The first Sluggy Freelance Web comic from August 25, 1997 introduced readers to former Web designer, Torg, and his friend Riff the inventor.
The first Sluggy Freelance Web comic from August 25, 1997 introduced readers to former Web designer, Torg, and his friend Riff the inventor. Pete Abrams
When the world was first introduced to the Web comic Sluggy Freelance, a character named Riff had summoned the devil online. Riff discovered that the only way to get Satan out of his computer was playing an endless loop of Alanis Morrisette's music.
These kinds of zany situations are typical for Sluggy Freelance characters, who have found themselves crossing into other dimensions and fighting aliens, among other adventures. Creator and illustrator Pete Abrams celebrates a decade of his Internet comic this weekend.
The strip started as a gag-a-day comic, but Abrams says he soon found himself creating longer, more involved story lines. The strip's length grew — today it can reach up to 20 panels — along with its audience, which numbers around 100,000 readers.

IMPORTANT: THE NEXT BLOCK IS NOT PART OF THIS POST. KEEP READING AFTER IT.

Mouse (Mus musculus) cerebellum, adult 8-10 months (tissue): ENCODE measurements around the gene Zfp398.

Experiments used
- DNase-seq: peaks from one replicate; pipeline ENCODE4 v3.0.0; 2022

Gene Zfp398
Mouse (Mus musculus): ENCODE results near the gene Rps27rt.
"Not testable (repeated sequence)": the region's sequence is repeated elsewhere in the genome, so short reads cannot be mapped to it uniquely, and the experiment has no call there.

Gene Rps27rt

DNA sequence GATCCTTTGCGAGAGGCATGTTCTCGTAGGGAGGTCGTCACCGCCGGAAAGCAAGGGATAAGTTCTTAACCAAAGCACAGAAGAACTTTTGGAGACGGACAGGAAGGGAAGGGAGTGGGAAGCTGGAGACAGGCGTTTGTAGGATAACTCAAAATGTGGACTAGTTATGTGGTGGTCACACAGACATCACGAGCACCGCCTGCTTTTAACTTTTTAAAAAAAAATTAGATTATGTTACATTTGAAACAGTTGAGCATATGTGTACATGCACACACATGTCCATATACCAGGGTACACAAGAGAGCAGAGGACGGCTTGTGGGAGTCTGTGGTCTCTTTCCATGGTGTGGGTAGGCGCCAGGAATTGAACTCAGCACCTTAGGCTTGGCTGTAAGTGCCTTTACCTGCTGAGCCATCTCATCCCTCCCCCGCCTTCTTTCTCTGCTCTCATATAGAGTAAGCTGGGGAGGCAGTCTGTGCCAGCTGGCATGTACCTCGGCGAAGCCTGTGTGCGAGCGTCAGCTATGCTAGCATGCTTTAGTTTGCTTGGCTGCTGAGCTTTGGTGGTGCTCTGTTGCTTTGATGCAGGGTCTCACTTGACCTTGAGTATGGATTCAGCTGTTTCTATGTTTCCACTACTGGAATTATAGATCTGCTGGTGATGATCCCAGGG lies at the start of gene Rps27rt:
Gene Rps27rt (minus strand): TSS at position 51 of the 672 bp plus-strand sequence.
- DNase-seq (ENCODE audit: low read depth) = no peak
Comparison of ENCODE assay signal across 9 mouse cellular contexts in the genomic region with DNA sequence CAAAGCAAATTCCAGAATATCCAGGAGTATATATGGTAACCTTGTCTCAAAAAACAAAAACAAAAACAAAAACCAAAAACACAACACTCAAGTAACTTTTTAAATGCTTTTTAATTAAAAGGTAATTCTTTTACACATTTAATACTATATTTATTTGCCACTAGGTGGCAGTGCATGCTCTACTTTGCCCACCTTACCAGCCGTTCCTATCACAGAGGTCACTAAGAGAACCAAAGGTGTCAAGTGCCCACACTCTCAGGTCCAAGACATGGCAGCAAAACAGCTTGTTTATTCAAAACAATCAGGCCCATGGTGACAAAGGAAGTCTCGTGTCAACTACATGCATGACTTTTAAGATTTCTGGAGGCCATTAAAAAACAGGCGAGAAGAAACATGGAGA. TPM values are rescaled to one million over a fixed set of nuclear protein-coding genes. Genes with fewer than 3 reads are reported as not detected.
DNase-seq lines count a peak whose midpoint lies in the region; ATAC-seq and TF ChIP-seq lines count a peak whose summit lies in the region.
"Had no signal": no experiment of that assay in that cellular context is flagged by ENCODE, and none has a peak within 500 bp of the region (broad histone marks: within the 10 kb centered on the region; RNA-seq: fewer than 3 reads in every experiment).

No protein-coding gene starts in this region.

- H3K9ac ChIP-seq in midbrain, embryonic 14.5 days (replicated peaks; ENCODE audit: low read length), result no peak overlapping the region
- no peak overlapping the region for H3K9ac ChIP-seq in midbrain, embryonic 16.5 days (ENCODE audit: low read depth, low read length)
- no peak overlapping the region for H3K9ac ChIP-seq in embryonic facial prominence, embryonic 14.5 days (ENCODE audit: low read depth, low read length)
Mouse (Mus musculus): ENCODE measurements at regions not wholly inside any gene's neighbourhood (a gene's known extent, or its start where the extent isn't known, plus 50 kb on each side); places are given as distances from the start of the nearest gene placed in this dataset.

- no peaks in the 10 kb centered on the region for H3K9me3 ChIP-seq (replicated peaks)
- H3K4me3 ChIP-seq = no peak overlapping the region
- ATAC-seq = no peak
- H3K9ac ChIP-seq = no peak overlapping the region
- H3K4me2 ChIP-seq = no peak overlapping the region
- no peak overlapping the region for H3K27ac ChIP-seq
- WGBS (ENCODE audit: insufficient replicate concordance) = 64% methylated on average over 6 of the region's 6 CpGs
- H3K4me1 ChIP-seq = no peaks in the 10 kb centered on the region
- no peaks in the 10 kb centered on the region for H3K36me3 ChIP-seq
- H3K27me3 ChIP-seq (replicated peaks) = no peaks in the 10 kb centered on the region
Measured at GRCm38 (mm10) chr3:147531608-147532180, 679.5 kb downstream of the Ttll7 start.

Characters took on lives of their own. Riff's friend, Torg, a former Web designer, started as an easygoing everyman, but soon became one of the strip's heroes. Characters like Zoe and Gwynn each have their own peculiarities, and two talking animals named Bunbun and Kiki are featured prominently in story lines.
Abrams says that his illustrations are more polished than when he started. "When I first started Sluggy it was really a very quick sketchy style," Abrams says. "I had the right number of fingers, but maybe the arms were two different lengths."
Though the strip's devoted fans, called "Sluggites," devour Abrams' books, T-shirts and plush toys, Abrams says he'll never put the strip into newspaper syndication because he doesn't want to forfeit editorial control.
Abrams tells Liane Hansen how his Web comic has evolved over the years.